The percentage of land owned by women is disproportionately small considering their crucial contribution to agriculture and especially the food security of households and communities. The existing gender inequality in access to and control over natural resources is regarded as an obstacle to their sustainable management and to sustainable development in general.
The Universal Declaration of Human Rights stipulates that human rights apply equally to all, regardless of sex, yet women around the world are disproportionately affected by human rights violations, which keeps them trapped in poverty. Women have fewer benefits and protections under legal systems than men and are largely excluded from decision-making structures. Women also lack control of financial resources, have larger work burdens, and are more likely to suffer from social isolation and threats or acts of violence.
But this error is being addressed in the West African country of Liberia, where the authorities have embraced a call for equal protection to land, urged women to do more and “stand up and be accounted for.”
Liberian President Ellen Sirleaf, along with Liberian Minister of Gender and Development Julia Duncan-Cassel, welcome land reform recommendations from Central and West Africa regional organisation REFACOF (African Women’s Network for Community Management of Forests) and Liberia’s Foundation for Community Initiatives (FCI).
As honored guests at Liberia’s International Women’s Day Celebrations in Monrovia on Saturday, March 8, REFACOF and FCI presented a statement to President Sirleaf urging the President to include “clear safeguards and specifics on how women’s rights to own, access, use and control land would be recognised and protected” in Liberia’s New Land Law, currently being vetted by the country’s internal vetting committee. In an open statement to participants, REFACOF President Cécile Ndjebet stressed the importance of securing women’s rights to land and providing equal protection of these rights to enhancing women’s status and accelerating prosperity in Liberia and across Africa.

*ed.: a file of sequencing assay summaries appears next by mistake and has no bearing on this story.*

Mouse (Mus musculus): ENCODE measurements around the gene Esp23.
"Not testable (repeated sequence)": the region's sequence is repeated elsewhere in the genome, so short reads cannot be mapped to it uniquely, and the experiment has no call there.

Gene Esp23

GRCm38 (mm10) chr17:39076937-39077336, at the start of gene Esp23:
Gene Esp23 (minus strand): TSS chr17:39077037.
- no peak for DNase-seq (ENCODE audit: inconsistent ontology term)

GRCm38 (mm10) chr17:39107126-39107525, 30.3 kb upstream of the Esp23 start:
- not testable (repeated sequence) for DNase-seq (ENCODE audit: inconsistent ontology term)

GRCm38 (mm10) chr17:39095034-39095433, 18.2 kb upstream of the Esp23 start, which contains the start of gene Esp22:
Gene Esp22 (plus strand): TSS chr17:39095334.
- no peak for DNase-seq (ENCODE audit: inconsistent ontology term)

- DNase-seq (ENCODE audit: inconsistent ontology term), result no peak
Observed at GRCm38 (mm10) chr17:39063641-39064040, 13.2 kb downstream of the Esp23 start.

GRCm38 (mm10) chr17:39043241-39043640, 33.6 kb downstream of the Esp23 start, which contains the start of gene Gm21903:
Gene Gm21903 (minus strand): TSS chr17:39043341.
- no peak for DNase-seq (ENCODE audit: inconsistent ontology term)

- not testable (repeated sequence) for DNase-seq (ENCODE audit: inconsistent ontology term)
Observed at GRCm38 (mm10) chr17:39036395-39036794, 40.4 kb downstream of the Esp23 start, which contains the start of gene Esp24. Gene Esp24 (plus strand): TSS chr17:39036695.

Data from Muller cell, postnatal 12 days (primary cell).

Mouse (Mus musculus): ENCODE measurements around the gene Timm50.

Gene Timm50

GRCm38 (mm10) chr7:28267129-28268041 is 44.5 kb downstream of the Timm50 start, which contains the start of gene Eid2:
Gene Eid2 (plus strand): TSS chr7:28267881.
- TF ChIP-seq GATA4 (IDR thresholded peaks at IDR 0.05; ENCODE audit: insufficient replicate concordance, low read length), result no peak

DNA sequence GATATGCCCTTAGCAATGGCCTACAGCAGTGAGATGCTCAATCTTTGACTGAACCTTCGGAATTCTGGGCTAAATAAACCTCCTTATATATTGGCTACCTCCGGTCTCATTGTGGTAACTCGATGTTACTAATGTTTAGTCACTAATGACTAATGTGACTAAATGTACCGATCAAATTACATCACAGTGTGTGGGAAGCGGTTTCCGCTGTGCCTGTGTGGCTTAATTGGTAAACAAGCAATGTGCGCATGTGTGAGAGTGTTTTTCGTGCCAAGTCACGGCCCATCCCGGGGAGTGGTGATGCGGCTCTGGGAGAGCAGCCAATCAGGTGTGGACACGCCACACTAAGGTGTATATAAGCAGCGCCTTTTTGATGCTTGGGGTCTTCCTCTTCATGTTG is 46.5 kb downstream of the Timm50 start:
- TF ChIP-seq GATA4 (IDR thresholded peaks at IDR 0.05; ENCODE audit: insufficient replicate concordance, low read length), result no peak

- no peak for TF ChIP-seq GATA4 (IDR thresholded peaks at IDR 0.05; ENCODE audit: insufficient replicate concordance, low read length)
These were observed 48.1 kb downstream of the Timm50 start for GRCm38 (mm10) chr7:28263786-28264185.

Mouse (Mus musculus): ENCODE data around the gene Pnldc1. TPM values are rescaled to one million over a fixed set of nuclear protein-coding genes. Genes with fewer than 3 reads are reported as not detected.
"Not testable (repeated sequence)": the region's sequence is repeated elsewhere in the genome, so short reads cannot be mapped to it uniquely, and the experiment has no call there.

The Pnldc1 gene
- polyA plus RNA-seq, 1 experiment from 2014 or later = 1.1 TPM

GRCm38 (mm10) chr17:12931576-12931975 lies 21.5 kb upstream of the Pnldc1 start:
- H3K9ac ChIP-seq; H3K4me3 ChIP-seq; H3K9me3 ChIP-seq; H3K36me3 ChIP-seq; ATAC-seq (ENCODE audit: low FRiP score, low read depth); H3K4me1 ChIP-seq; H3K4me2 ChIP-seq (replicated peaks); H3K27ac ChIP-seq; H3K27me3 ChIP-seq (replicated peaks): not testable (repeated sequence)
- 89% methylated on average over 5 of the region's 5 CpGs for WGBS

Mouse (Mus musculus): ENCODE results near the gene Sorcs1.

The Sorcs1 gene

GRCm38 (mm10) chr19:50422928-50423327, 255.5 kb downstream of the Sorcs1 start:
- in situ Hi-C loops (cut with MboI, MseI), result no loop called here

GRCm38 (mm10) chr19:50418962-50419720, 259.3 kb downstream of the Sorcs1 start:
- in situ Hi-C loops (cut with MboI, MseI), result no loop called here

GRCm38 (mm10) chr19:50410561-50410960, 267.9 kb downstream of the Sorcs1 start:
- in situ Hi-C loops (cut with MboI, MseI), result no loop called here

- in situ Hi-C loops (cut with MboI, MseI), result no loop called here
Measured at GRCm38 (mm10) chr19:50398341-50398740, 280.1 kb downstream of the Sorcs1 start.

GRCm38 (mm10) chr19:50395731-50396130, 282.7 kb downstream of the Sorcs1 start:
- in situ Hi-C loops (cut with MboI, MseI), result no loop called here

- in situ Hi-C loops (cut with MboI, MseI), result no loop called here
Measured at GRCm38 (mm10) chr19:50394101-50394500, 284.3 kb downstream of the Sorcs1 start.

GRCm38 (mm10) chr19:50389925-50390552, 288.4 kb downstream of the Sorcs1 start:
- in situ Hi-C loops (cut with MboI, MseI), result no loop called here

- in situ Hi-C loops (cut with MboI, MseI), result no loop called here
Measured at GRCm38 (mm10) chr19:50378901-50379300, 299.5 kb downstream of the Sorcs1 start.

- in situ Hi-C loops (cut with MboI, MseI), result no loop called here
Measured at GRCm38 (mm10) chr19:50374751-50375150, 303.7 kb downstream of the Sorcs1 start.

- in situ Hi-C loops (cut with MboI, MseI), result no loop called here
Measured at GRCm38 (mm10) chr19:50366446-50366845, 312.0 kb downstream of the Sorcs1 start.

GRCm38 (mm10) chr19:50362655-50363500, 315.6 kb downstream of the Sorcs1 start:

“For real political and social change to take place, there are three issues that need to be addressed, we need legislation that protects equal rights for women, mechanisms that provide for political and social equity, and a change in social and cultural perceptions of women,” said Ndjebet.
The recommendations presented were the outcomes of the Third Regional Workshop on Gender, Climate Change, Land and Forest Tenures in Africa, co-organised by REFACOF and FCI, with support from the Rights and Resources Initiative (RRI). The workshop convened women participants from 16 African countries, and included donors, development partners, and issue experts.
During the workshop, participants discussed the insecurity of women’s land protection in Liberia’s current land reform policy. Despite the promise made by President Sirleaf in an interview with Reuters last year, in which she stated that “women will have the full right to own their land like anyone else,” clear safeguards and specifics on how these rights would be realised in practice have yet to be included.
“We must remember that action is necessary and we need more than just promises,” said Solange Bandiaky-Badji, Africa Program Director for RRI.
In Liberia, land conflicts remain the single most explosive issue, which, if not adequately addressed, could undo years of progress. The requested policy provisions not only stand to prevent rollback, but provide a path forward in empowering women and enhancing their representation and participation in all aspects of life, not just in Liberia, but across Central and West Africa. Should REFACOF and FCI’s recommendation come to pass, they could propel land equality, and greater gender equality, across the region, in countries such as Cameroon, Cote d’Ivoire, Democratic Republic of the Congo, and Senegal, where land reform processes are just beginning.
To help demonstrate solidarity and apply pressure on President Sirleaf, REFACOF garnered international support through an online petition that gathered signatures from across the globe, in six continents.
As Guest of Honor Duncan-Cassel remarked, the Celebration not only marked a day “to celebrate acts of courage and determination by ordinary women who have played an extraordinary role in the history of women’s rights” but, to further empower Liberian women at home.
Secure rights to land are a necessary step in realizing equality. Not only do they enable women to combat poverty, provide food and income for their households, and protect themselves against domestic violence and the contraction of HIV/AIDs, they provide greater opportunities for women to become active participants in political and social processes.
“Women have to be there to play, and to be in to win. Women need to start with registration for transformation. If women want women’s representation, they need to put them there through their vote,” said President Sirleaf.
Julia Weah, Executive Director of FCI, reiterated the importance of the day’s events, stating: “These are critical moments in history for women in Liberia, a game-changing moment for women’s secure ownership rights to land, and we don’t want to miss it.”